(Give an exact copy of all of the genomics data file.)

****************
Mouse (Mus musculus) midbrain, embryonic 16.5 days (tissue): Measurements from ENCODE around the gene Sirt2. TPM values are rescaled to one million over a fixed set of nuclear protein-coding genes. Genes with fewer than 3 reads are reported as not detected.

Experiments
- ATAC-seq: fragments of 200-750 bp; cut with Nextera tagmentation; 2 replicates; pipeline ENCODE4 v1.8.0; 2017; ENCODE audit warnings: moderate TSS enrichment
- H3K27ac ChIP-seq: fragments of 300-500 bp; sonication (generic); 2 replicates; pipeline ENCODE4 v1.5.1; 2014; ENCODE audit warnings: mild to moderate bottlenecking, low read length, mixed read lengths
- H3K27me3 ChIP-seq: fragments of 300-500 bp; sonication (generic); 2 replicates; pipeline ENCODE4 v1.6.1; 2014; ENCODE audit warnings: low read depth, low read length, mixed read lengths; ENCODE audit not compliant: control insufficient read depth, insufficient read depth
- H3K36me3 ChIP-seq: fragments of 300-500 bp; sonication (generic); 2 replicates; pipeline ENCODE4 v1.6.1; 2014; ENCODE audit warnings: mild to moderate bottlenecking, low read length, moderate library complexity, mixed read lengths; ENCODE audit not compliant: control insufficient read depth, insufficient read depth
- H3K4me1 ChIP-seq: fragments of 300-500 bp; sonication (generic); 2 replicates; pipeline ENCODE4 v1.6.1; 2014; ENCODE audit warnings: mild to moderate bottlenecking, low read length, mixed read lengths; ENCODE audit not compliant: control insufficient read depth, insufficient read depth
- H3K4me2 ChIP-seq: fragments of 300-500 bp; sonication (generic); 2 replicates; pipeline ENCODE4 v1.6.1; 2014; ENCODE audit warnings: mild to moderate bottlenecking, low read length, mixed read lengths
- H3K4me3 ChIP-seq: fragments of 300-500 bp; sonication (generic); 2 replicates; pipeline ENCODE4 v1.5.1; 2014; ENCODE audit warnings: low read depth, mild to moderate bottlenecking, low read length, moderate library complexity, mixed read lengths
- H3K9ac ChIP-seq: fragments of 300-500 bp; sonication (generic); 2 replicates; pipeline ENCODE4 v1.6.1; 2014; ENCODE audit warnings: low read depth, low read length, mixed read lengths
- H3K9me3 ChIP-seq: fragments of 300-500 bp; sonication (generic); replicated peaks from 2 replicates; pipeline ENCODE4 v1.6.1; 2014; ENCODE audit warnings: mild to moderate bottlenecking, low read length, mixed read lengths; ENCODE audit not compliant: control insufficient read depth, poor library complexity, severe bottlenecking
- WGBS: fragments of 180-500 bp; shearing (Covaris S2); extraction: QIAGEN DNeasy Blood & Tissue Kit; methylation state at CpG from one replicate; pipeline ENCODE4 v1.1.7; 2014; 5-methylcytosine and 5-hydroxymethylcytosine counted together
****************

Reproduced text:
Mouse (Mus musculus) midbrain, embryonic 16.5 days (tissue): Measurements from ENCODE around the gene Sirt2. TPM values are rescaled to one million over a fixed set of nuclear protein-coding genes. Genes with fewer than 3 reads are reported as not detected.

Experiments
- ATAC-seq: fragments of 200-750 bp; cut with Nextera tagmentation; 2 replicates; pipeline ENCODE4 v1.8.0; 2017; ENCODE audit warnings: moderate TSS enrichment
- H3K27ac ChIP-seq: fragments of 300-500 bp; sonication (generic); 2 replicates; pipeline ENCODE4 v1.5.1; 2014; ENCODE audit warnings: mild to moderate bottlenecking, low read length, mixed read lengths
- H3K27me3 ChIP-seq: fragments of 300-500 bp; sonication (generic); 2 replicates; pipeline ENCODE4 v1.6.1; 2014; ENCODE audit warnings: low read depth, low read length, mixed read lengths; ENCODE audit not compliant: control insufficient read depth, insufficient read depth
- H3K36me3 ChIP-seq: fragments of 300-500 bp; sonication (generic); 2 replicates; pipeline ENCODE4 v1.6.1; 2014; ENCODE audit warnings: mild to moderate bottlenecking, low read length, moderate library complexity, mixed read lengths; ENCODE audit not compliant: control insufficient read depth, insufficient read depth
- H3K4me1 ChIP-seq: fragments of 300-500 bp; sonication (generic); 2 replicates; pipeline ENCODE4 v1.6.1; 2014; ENCODE audit warnings: mild to moderate bottlenecking, low read length, mixed read lengths; ENCODE audit not compliant: control insufficient read depth, insufficient read depth
- H3K4me2 ChIP-seq: fragments of 300-500 bp; sonication (generic); 2 replicates; pipeline ENCODE4 v1.6.1; 2014; ENCODE audit warnings: mild to moderate bottlenecking, low read length, mixed read lengths
- H3K4me3 ChIP-seq: fragments of 300-500 bp; sonication (generic); 2 replicates; pipeline ENCODE4 v1.5.1; 2014; ENCODE audit warnings: low read depth, mild to moderate bottlenecking, low read length, moderate library complexity, mixed read lengths
- H3K9ac ChIP-seq: fragments of 300-500 bp; sonication (generic); 2 replicates; pipeline ENCODE4 v1.6.1; 2014; ENCODE audit warnings: low read depth, low read length, mixed read lengths
- H3K9me3 ChIP-seq: fragments of 300-500 bp; sonication (generic); replicated peaks from 2 replicates; pipeline ENCODE4 v1.6.1; 2014; ENCODE audit warnings: mild to moderate bottlenecking, low read length, mixed read lengths; ENCODE audit not compliant: control insufficient read depth, poor library complexity, severe bottlenecking
- WGBS: fragments of 180-500 bp; shearing (Covaris S2); extraction: QIAGEN DNeasy Blood & Tissue Kit; methylation state at CpG from one replicate; pipeline ENCODE4 v1.1.7; 2014; 5-methylcytosine and 5-hydroxymethylcytosine counted together